Now that all the fabricating and test fitting was done, I could glue the text block into its cover.

And then send the resin pieces over for their final paint effects. I decided to go with rusted iron for the look of the bindings. The effect comes from a two part kit from Rustolium. I don't know if they make it anymore, as I can't find it on their website. I had used this kit once before while doing the iron bindings on the chest for the Black Duke project. But I didn't have a lot of experience with it. One thing I added this time, was to sprinkle some play sand onto the wet paint in spots. This gave a very grainy, granular texture, like real crumbling rust.

Finally, the finishing touches. Once all the pieces were secured in place, the areas around the pieces were dry brushed with green, black, brown and purple to simulate the build up of grime on the cover and in the recesses. I also made some cuts in the cover with an xacto knife and widened them with the mini butane torch.

 That's it! Build complete. It was a very complex project, but I think it is my best work to date. I'm also very excited to see it on film. Filming has wrapped on Doctor Glamour and they are now in post production. It will still be about eight months before the film is finished, since just about the whole thing is green screen.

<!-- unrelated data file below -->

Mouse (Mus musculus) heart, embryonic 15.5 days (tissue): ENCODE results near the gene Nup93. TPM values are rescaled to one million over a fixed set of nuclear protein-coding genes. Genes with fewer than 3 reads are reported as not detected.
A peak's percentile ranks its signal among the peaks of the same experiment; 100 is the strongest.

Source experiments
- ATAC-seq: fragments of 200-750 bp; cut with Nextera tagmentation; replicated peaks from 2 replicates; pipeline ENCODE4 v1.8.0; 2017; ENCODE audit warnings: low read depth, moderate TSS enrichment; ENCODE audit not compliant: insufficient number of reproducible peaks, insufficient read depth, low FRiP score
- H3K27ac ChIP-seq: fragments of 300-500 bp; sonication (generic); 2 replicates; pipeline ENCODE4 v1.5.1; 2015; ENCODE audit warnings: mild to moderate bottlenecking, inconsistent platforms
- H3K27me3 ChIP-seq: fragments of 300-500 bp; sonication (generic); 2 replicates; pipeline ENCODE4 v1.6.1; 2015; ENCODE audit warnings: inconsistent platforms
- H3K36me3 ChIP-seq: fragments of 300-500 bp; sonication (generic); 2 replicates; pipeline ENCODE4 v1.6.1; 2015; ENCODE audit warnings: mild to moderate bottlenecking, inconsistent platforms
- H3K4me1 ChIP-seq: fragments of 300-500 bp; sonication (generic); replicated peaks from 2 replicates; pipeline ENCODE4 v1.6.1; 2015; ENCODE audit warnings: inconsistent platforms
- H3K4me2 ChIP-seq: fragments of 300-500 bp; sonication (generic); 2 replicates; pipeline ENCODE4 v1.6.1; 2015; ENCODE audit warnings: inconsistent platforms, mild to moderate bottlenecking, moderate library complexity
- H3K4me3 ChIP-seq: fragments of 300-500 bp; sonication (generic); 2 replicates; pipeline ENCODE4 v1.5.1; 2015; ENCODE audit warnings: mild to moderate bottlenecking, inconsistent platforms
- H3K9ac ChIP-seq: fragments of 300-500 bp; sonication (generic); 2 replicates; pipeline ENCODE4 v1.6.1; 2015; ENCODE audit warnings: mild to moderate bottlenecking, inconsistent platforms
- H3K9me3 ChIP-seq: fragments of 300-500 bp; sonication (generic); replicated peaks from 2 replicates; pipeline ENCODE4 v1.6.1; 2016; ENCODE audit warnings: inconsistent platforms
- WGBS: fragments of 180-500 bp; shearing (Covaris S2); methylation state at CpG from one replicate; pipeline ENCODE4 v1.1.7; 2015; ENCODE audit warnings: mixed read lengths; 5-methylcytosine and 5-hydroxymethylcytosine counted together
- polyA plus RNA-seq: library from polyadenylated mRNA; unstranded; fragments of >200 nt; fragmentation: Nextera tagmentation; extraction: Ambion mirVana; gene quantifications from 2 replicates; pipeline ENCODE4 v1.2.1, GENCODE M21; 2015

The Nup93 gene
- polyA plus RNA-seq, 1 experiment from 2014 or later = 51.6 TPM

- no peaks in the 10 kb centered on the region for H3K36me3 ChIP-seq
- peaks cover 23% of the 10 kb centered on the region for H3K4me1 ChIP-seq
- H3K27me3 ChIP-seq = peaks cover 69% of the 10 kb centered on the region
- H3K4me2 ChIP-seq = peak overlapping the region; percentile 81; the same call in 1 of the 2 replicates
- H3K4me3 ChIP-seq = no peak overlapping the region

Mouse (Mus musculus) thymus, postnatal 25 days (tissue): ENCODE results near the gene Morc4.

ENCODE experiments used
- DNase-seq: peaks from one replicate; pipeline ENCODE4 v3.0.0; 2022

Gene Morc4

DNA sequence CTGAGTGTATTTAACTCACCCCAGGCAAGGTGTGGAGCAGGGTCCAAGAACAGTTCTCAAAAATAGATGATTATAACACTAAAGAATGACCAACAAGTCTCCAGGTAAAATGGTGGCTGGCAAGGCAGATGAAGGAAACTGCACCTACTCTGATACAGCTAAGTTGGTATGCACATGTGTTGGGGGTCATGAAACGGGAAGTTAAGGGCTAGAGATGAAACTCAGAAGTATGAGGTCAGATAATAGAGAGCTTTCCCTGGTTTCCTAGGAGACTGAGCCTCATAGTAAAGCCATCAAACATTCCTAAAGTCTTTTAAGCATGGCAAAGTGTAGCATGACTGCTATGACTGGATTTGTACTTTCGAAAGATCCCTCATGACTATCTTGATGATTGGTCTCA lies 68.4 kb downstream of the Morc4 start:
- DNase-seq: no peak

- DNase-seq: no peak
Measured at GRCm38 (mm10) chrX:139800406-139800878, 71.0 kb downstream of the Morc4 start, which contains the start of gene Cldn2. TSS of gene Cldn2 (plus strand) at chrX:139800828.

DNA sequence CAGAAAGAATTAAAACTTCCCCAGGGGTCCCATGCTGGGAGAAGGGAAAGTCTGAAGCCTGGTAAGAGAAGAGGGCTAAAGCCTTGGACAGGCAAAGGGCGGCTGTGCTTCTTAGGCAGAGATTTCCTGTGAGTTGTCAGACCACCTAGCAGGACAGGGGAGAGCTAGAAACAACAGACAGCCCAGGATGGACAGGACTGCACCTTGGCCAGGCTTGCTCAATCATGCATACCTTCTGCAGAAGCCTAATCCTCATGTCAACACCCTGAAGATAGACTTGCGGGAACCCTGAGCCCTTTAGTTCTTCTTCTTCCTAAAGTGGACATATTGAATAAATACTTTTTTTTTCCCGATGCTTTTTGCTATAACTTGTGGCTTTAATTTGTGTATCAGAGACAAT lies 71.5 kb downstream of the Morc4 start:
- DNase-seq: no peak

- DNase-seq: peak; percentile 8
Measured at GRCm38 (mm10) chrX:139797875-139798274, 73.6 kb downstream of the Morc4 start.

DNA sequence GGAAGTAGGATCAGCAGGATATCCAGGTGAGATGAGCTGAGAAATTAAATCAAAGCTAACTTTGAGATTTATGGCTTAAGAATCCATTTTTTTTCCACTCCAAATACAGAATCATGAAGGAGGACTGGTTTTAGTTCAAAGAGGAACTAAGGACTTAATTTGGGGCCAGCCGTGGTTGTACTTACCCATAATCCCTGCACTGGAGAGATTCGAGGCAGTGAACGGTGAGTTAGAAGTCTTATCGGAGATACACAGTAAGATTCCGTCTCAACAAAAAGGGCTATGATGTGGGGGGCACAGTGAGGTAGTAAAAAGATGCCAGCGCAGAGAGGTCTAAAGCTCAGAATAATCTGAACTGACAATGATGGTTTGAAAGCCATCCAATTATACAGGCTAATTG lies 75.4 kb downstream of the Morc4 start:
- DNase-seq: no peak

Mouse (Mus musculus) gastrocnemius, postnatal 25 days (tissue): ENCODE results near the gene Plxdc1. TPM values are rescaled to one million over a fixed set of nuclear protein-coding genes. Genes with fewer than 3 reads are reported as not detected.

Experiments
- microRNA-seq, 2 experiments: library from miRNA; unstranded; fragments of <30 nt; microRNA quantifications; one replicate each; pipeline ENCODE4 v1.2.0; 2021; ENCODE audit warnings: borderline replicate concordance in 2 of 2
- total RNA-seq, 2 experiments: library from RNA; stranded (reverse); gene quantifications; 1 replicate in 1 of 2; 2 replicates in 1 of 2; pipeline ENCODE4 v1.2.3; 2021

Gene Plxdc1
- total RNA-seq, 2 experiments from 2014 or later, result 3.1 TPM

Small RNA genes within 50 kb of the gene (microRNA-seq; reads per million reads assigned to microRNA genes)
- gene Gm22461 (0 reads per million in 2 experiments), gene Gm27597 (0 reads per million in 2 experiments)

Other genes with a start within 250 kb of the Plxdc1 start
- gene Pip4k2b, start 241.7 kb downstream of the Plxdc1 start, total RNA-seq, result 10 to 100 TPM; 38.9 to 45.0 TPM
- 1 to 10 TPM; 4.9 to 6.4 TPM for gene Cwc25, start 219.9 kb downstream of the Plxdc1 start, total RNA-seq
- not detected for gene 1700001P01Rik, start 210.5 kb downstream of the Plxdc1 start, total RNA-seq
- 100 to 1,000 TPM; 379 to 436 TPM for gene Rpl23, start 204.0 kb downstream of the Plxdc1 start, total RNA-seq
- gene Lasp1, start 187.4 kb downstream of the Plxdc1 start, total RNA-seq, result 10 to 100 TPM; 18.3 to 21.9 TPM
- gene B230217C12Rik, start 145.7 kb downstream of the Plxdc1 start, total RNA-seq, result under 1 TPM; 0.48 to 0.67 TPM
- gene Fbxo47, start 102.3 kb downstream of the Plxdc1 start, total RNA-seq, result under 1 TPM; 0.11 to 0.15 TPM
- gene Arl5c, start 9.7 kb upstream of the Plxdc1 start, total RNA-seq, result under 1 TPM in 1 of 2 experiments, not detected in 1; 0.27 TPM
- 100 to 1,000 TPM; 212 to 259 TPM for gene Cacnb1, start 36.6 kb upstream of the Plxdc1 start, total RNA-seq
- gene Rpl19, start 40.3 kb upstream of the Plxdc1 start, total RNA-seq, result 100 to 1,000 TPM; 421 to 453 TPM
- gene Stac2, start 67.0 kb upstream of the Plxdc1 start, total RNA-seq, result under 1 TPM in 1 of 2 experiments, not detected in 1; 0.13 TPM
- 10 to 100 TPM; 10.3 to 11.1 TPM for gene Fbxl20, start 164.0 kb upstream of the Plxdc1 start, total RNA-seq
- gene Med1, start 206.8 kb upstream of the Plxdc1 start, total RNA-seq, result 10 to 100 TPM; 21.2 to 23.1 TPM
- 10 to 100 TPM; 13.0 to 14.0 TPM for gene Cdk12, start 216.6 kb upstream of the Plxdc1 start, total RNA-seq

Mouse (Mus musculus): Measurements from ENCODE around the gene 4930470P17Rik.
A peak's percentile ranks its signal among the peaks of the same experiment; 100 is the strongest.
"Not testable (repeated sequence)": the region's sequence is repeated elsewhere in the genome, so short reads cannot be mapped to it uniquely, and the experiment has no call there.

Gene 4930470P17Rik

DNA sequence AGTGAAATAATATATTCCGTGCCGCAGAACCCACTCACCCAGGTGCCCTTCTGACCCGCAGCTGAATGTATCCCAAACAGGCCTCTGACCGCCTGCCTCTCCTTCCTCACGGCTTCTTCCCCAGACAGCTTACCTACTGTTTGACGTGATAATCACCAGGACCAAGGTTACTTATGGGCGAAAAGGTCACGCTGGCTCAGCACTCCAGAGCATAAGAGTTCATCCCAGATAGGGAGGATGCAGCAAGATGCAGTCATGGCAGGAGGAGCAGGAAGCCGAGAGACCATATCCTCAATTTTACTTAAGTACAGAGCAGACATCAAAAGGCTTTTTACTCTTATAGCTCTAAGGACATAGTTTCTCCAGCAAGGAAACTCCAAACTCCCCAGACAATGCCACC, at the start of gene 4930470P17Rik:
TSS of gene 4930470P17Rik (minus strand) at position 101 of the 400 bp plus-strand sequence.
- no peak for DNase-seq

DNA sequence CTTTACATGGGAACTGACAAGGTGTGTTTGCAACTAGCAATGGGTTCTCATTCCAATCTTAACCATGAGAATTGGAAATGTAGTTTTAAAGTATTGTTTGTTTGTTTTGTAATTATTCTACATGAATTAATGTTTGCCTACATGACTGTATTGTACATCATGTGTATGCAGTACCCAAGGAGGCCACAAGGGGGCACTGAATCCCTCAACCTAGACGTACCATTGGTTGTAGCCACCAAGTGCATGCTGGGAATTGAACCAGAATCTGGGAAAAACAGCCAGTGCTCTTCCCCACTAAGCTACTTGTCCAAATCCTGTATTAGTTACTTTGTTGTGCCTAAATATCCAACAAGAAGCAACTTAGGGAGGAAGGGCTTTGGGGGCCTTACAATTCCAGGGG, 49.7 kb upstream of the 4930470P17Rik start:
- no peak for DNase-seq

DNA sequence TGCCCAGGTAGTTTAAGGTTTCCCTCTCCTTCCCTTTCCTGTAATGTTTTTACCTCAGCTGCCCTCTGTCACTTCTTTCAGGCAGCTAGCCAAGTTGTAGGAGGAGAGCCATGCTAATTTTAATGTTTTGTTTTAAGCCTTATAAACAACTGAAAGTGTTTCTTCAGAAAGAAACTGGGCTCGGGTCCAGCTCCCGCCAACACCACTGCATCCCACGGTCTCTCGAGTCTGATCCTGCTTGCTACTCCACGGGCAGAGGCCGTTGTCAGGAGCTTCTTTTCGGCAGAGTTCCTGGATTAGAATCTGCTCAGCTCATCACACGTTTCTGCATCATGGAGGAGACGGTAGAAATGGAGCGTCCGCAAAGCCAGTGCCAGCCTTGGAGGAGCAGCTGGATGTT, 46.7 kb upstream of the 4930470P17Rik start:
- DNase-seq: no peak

Now, here come the glamor shots...

See also:

Doctor Glamour - Necronomicon (pt. 1)
Doctor Glamour - Necronomicon (pt. 2)
Doctor Glamour - De Vermis Mysteriis
Doctor Glamour (fini)


  1. Your build log and the Necronomicon itself are both incredible pieces of work. Congratulations on such a wonderful prop, and my sincere thanks for such an incredibly detailed record of it's creation. This is the kind of resource people are going to be using for years for come.

  2. This is just amazing. I have to ask, how much would you take to make a another one? Because this is the way (with some small alternation) I want my Necronomicon to look.
    Sorry for my english, I hope you understood my question.

  3. Please email me if you are interested in a commission. The details will make a big difference in cost. I would need to know exactly what you want before I could quote you a price.